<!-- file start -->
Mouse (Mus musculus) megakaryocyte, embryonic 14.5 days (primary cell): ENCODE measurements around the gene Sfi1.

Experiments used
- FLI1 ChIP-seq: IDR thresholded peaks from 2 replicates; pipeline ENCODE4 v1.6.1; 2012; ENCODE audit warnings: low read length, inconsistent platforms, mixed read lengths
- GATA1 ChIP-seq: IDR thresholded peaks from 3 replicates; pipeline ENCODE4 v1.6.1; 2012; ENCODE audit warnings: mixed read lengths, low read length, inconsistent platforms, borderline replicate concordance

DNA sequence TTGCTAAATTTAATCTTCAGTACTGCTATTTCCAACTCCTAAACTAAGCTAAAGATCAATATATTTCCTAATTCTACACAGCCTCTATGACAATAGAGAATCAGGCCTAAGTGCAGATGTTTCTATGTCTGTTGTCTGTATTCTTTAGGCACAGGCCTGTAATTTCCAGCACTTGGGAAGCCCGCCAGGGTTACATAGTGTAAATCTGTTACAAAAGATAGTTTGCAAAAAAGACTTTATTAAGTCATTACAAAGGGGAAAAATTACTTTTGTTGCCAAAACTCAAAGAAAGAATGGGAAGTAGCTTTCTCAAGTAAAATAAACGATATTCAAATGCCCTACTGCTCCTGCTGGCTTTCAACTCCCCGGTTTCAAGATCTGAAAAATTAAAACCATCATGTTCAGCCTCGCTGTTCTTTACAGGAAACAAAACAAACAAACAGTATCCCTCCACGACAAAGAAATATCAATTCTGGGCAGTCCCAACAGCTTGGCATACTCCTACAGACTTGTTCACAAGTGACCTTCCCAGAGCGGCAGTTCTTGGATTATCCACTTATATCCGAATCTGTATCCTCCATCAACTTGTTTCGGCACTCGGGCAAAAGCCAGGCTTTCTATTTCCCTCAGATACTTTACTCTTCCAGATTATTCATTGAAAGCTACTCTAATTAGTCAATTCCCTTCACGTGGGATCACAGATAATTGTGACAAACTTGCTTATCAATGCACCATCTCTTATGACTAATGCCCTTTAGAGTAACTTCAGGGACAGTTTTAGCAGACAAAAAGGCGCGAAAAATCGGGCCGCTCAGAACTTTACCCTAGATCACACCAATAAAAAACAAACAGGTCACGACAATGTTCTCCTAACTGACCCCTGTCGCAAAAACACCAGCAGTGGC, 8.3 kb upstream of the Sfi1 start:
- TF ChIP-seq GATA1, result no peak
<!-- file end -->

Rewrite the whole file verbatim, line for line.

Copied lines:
Mouse (Mus musculus) megakaryocyte, embryonic 14.5 days (primary cell): ENCODE measurements around the gene Sfi1.

Experiments used
- FLI1 ChIP-seq: IDR thresholded peaks from 2 replicates; pipeline ENCODE4 v1.6.1; 2012; ENCODE audit warnings: low read length, inconsistent platforms, mixed read lengths
- GATA1 ChIP-seq: IDR thresholded peaks from 3 replicates; pipeline ENCODE4 v1.6.1; 2012; ENCODE audit warnings: mixed read lengths, low read length, inconsistent platforms, borderline replicate concordance

DNA sequence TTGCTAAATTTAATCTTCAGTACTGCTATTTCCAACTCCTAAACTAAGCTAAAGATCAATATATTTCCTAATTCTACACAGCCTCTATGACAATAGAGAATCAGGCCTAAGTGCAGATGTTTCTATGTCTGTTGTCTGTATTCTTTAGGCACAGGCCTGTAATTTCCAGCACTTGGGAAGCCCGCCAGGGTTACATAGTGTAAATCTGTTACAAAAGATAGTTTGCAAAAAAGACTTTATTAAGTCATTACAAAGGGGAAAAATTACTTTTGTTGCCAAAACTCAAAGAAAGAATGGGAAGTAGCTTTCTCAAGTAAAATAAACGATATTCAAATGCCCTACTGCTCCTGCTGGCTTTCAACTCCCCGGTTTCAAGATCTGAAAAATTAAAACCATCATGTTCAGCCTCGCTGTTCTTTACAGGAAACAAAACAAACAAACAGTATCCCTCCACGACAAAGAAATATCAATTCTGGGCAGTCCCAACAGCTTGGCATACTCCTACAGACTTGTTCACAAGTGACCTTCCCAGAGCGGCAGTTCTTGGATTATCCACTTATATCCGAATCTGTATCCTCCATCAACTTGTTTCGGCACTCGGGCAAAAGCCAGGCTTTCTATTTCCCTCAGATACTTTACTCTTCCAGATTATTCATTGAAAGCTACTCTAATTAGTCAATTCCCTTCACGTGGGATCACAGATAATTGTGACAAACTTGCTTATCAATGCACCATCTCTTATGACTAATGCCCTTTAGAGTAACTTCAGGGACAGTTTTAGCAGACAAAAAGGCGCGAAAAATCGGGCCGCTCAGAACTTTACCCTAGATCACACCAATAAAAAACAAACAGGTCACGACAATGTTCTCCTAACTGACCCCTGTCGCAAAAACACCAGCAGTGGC, 8.3 kb upstream of the Sfi1 start:
- TF ChIP-seq GATA1, result no peak